Sunday 1st May, 2005

Peter Quentrall-Thomas
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A leaf out of Ireland’s book

I have had the pleasure of doing some travelling recently and last week I shared a few observations about the UK especially from a 2020 perspective. We also visited another country and I wonder if you can guess where you will find the following:

o Large signs by the roadside urging drivers to keep death off the roads and lamenting they had 47 deaths in one part of the country with a population similar to Trinidad’s over the last four years!! (Hasn’t ours reached that already this year?);

o Two former government ministers in prison for failing to correctly declare their income;

o Lots of sniffer dogs at the airports but not a sign of a gun.

o Competitions everywhere for The Cleanest Town, The Best Garden, The Safest Town and so on.

o Such a strong national consciousness about keeping your home and garden well maintained that I had to ask if there was a law about it. (There wasn’t).

o Every sitting of parliament is televised and the camera shows all the people in the chamber. (Needless to say there was no one asleep or reading newspapers).

o A population and land area three times ours.

o The complete rebuilding of their port area with a billboard pledging to make it home to 200 international banks and 36,000 jobs.

o A plan to spend the equivalent of over $60,000 on each student per year. (We spend less than $12,000).

o Mile after mile of new roads being built including toll roads. They are not squeezing in another lane that disappears after you pass UWI causing a serious traffic hazard. They are buying land, demolishing buildings and building brand new roads.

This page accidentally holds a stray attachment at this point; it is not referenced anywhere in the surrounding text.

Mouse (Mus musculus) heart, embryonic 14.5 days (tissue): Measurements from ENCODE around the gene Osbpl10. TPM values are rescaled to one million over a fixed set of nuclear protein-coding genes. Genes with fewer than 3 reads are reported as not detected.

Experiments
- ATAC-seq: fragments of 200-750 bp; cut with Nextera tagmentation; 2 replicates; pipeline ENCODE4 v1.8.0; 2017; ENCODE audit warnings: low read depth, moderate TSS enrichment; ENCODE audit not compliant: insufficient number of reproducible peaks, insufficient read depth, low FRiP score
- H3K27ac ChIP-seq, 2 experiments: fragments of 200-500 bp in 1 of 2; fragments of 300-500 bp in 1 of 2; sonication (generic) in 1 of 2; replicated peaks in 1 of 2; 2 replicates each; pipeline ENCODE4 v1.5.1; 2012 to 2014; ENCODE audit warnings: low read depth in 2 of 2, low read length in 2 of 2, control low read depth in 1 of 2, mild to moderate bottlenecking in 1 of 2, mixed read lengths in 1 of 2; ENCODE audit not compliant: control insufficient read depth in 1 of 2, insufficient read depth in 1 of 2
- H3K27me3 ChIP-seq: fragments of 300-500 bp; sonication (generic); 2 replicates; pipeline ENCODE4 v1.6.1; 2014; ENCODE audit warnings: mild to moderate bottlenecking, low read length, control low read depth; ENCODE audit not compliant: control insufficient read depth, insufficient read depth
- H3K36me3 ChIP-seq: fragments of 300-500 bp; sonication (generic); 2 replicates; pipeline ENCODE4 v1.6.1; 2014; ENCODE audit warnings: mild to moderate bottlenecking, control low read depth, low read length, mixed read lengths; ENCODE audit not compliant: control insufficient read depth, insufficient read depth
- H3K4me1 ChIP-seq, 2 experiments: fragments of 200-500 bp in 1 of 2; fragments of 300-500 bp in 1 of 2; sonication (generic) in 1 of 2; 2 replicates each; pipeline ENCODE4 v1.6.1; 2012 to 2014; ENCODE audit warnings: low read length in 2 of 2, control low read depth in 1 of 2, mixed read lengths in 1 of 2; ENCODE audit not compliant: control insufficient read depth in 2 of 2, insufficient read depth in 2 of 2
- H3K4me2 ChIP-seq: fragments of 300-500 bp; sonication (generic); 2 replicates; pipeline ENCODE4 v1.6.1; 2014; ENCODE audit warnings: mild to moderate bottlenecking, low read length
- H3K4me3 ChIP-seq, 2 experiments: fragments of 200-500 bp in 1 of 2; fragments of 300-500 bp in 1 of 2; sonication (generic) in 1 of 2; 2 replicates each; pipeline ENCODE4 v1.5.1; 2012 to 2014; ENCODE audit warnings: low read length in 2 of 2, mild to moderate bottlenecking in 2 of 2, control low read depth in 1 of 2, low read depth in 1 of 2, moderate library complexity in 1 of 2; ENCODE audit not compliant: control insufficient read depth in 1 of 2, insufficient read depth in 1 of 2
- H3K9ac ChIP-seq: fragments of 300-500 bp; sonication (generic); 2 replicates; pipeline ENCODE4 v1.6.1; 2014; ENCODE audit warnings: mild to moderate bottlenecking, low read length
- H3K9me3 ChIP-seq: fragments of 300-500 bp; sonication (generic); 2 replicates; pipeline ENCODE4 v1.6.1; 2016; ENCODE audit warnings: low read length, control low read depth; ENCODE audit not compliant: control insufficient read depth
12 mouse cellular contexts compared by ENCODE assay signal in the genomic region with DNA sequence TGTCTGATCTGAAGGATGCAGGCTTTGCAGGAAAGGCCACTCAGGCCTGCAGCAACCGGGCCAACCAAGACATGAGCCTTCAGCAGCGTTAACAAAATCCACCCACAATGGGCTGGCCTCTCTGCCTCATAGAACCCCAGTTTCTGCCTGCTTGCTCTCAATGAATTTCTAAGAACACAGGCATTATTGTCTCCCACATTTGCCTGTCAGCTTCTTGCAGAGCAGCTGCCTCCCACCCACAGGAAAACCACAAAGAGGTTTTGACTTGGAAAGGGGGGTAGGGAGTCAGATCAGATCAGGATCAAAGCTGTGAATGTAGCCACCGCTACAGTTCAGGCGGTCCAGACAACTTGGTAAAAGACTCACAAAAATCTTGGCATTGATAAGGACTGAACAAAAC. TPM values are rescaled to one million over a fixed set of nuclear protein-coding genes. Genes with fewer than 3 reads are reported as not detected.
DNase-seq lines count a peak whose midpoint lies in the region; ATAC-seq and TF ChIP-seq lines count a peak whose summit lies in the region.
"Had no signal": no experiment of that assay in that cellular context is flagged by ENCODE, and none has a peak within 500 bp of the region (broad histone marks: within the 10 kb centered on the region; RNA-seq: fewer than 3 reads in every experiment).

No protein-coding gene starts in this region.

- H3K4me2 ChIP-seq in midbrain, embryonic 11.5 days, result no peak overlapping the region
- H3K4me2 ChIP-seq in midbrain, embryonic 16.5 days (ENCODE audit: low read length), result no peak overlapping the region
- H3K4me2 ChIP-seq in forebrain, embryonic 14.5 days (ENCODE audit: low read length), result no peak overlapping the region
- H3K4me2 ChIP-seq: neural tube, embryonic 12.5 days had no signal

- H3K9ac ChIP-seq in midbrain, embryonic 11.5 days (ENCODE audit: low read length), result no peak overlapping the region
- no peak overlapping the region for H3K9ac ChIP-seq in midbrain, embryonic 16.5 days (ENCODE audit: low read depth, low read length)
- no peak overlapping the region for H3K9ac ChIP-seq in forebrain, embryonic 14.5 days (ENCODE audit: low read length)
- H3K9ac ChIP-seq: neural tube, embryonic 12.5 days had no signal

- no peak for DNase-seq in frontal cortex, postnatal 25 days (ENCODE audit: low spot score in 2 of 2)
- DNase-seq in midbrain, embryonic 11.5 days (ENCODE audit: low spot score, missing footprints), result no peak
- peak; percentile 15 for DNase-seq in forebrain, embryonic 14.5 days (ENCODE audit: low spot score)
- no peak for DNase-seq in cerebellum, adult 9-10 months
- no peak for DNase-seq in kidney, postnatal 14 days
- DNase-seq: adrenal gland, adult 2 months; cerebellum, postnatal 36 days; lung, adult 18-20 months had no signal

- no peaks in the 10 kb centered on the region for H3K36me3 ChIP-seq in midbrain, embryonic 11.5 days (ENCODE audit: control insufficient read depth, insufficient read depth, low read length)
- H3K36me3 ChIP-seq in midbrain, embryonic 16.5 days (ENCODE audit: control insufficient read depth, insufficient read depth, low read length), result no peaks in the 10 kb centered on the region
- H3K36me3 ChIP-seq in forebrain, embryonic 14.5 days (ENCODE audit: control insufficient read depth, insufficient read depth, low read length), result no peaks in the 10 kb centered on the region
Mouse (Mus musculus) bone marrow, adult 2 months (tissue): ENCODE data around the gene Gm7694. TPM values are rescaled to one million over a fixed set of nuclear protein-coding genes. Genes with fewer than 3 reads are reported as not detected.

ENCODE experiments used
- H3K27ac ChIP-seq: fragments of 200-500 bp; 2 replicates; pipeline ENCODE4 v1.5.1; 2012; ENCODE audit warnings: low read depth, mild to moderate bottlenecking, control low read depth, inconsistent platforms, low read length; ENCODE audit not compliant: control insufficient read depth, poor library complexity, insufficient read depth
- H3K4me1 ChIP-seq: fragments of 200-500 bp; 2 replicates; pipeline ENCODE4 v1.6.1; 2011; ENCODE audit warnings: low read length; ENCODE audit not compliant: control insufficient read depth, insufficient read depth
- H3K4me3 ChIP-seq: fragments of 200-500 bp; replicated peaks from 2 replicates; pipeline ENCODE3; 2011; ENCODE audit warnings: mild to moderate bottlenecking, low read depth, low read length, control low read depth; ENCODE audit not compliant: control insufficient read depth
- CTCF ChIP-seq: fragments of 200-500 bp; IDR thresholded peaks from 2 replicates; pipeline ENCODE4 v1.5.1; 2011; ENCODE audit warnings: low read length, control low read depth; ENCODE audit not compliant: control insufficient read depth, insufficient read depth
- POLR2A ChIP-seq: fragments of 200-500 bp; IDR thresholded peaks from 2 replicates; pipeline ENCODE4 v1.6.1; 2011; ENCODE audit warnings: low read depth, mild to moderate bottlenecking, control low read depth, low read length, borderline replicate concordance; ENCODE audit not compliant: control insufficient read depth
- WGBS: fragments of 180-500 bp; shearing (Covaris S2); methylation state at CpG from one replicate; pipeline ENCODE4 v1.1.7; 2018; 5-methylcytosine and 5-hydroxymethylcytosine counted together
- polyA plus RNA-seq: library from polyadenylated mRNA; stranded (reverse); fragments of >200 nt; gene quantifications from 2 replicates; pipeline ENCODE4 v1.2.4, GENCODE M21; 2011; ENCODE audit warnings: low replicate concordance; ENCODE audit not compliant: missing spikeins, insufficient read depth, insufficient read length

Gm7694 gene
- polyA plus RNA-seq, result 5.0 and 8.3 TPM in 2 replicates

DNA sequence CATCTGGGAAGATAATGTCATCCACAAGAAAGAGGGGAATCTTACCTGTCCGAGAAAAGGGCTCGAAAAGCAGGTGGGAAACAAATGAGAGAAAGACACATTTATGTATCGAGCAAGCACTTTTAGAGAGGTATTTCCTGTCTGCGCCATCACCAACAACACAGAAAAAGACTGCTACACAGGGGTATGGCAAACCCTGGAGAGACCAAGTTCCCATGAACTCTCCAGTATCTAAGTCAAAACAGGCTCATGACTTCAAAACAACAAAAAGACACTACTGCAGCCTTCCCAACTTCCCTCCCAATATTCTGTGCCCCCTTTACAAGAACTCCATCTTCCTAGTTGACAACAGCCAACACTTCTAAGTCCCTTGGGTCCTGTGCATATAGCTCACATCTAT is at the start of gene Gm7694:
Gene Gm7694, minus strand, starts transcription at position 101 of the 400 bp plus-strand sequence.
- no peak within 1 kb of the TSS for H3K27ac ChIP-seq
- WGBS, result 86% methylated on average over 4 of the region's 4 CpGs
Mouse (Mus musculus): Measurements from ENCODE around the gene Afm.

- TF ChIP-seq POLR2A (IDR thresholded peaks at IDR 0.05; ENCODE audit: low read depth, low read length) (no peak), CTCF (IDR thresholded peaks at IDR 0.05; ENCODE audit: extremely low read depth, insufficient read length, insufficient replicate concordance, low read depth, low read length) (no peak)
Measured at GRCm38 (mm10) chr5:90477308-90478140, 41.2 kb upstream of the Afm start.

o Toll roads that charge as much as $15 but which are packed with drivers.

o Only two police cars and five police persons seen in five days of driving. No sign of any army or armed police patrolling the streets despite the fact that parts of the country are embroiled in a civil war.

o Almost religious adherence to the speed limits because they have a system where, if you are caught more than two times in excess by even as little as two mph, you lose your licence for a year or more.

o They lose a quarter of the number of babies at childbirth as we do.

o They have no natural resources to talk about compared with T&T, but a per capita income that is four times ours.

o They have endured centuries of jokes mocking their people.

o Their annual growth between 1995 and 2002 was eight per cent.

o Only ten per cent of the population is living below the poverty line compared with over 40 per cent in T&T.

I’m sure you have worked out that I’m talking about Ireland: a country that suffered far, far more under the heavy hand of colonialism than we did. A country that lost one in every two people, or nearly four million people in a famine that occurred at the same point in history when we were starting to import indentured labour. A country where, even to this date, Catholics are killing Protestants and vice versa.

And yet, despite all of these terrible setbacks, they have built a country, which could teach us a great deal.

For example, they have battled with a brain drain a 100 times worse than ours as you could be in England in less than one hour with your degree or diploma.

Ireland was behind God’s back, a place no one with any sense stayed or went to live until they made their streets and towns safe.

They slashed their tax rates to become the lowest in Europe, they made heroes of anyone who made money, they made their Internet infrastructure the biggest single capital expenditure item in the budget and they took full advantage of various European aid schemes (unlike ourselves who left hundreds of millions of dollars of Lomé aid money on the table).

So, instead of going back to corporal punishment of colonial days, why don’t we simply take a leaf out of Ireland’s book and use our brains to make life better.

Just a thought.

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